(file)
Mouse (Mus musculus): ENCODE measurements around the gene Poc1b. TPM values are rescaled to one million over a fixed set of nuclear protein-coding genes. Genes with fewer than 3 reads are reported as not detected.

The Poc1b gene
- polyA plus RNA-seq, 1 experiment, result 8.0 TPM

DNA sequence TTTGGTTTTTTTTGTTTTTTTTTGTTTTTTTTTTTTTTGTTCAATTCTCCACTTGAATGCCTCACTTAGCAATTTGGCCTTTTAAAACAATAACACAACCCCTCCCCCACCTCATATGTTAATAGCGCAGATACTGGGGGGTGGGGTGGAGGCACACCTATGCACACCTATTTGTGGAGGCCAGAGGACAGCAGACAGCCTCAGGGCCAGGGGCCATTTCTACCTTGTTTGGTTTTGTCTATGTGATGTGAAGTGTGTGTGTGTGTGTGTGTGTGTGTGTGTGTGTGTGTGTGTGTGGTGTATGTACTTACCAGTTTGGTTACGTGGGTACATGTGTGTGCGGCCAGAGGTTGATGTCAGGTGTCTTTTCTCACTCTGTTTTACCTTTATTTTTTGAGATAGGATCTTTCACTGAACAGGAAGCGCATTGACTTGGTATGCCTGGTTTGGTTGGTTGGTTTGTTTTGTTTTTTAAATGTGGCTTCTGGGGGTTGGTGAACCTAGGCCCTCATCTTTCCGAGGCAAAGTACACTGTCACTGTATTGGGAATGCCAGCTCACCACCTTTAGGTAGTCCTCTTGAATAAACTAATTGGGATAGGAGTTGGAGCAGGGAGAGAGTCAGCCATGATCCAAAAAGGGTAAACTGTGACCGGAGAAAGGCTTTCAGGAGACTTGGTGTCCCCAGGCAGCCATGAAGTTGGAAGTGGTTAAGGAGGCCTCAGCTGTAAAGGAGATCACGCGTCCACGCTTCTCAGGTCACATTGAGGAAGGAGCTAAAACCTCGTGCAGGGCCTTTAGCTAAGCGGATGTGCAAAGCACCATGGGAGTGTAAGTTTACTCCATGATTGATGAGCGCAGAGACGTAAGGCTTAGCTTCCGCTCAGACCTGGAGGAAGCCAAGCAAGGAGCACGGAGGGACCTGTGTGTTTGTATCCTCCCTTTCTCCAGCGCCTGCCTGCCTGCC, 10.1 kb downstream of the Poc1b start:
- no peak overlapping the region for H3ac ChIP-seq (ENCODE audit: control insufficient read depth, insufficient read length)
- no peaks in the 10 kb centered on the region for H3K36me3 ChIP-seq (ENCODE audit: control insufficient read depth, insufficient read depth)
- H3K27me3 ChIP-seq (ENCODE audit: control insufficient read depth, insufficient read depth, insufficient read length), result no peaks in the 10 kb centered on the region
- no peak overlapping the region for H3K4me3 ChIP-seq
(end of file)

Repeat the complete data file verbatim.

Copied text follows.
Mouse (Mus musculus): ENCODE measurements around the gene Poc1b. TPM values are rescaled to one million over a fixed set of nuclear protein-coding genes. Genes with fewer than 3 reads are reported as not detected.

The Poc1b gene
- polyA plus RNA-seq, 1 experiment, result 8.0 TPM

DNA sequence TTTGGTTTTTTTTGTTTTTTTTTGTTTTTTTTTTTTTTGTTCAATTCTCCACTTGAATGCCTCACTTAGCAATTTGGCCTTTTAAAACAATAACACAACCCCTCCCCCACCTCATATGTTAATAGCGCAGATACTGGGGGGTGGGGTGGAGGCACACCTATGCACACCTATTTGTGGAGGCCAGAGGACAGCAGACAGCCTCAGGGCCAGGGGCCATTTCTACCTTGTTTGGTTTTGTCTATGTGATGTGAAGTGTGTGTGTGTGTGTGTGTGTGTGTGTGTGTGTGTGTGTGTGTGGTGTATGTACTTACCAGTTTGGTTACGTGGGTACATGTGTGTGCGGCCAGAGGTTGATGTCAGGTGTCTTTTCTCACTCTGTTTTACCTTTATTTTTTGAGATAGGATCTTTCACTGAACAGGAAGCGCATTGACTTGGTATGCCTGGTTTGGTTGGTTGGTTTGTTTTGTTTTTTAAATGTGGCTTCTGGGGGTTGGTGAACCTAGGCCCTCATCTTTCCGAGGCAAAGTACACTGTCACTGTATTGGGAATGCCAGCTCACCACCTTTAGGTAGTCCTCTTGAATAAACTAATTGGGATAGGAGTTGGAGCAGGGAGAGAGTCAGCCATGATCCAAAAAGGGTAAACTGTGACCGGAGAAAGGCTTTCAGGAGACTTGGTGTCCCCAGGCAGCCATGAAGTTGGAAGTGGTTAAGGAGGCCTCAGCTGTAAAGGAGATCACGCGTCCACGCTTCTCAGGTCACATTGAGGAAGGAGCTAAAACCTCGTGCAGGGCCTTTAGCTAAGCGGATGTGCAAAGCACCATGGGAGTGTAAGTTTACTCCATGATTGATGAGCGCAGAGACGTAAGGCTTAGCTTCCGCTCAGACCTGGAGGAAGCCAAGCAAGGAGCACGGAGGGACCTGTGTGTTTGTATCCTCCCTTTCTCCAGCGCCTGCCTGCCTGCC, 10.1 kb downstream of the Poc1b start:
- no peak overlapping the region for H3ac ChIP-seq (ENCODE audit: control insufficient read depth, insufficient read length)
- no peaks in the 10 kb centered on the region for H3K36me3 ChIP-seq (ENCODE audit: control insufficient read depth, insufficient read depth)
- H3K27me3 ChIP-seq (ENCODE audit: control insufficient read depth, insufficient read depth, insufficient read length), result no peaks in the 10 kb centered on the region
- no peak overlapping the region for H3K4me3 ChIP-seq